Chancellor Darling has continued this Labour administration’s excellent record of creating business opportunities for financial advisers. He has added to the complexity in his Budget speech in April around the pension tax relief regime for those with hig- her incomes.
Clearly, he believes many with incomes slightly below the £150,000 relevant income threshold have been enhancing their total reward package by increasing employer pension contributions. As a result, employer pension contributions will from 2011/12 be included in the relevant income threshold definition that determines whether an individual will be caught.
Individuals whose relevant income is below £130,000, before the addition of employer contributions, will not suffer restric- ted tax relief. Those with relevant incomes of £130,000 or more will have to include the value of employer contributions to determine whether they have exceeded the £150,000 threshold.
Prior to 2011/12, the anti-forestalling provisions included in Finance Act 2009 continue to apply but with a revised threshold of £130,000 rather than £150,000. This means that many who thought they were unaffected by these anti-forestalling measures will now need to reflect on what impact the revised package of announcements will have. This is an opportunity for advisers to review again the planning that may have been initiated only in the last seven months or so.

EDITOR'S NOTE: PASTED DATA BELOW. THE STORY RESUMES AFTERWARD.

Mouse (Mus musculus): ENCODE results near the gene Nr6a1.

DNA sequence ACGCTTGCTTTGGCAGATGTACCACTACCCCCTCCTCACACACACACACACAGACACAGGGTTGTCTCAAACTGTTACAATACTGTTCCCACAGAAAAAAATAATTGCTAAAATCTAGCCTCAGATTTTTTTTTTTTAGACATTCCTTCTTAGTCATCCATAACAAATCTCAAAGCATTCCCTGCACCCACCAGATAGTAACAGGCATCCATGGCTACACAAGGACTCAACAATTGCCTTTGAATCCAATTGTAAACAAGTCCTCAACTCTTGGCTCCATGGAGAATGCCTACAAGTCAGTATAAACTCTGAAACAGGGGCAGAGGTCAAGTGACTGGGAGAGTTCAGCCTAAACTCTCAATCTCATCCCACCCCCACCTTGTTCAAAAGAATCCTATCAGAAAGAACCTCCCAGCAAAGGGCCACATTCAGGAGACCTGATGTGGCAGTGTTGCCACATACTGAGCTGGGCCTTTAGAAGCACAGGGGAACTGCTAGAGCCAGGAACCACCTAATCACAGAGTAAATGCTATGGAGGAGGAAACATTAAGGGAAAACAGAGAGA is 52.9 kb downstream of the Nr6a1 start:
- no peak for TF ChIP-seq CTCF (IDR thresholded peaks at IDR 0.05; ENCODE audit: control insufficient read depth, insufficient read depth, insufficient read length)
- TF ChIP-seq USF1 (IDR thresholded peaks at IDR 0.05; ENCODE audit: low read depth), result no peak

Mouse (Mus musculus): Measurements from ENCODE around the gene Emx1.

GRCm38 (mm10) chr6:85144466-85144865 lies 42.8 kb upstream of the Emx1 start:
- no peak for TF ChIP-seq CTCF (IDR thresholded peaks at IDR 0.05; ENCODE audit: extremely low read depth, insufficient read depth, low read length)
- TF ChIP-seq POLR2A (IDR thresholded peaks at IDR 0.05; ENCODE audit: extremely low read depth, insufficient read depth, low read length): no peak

One area of uncertainty remains as it is again unclear how accruals under defined-benefit schemes will be treated. The Government today published a consultation document to look at this with the aim of a solution in March 2010. Failure to treat DB schemes equally with DC arrangements would be wholly inappropriate, given the general unaffordability of DB state sector schemes. The Chancellor has at last begun to take steps to address this by capping the accruals for these schemes for those earning over £100,000 a year.
A year ago, the Chancellor increased National Insurance of 0.5 per cent for each of employers and individuals from 2011/12. He has now announced an additional 0.5 per cent rise for both from that year, giving a total increase of 2 per cent.
At the lower to average end of the income spectrum, measures will be introduced to protect those earning less than £20,000 a year from the extra 1 per cent but not the previously announced 1 per cent.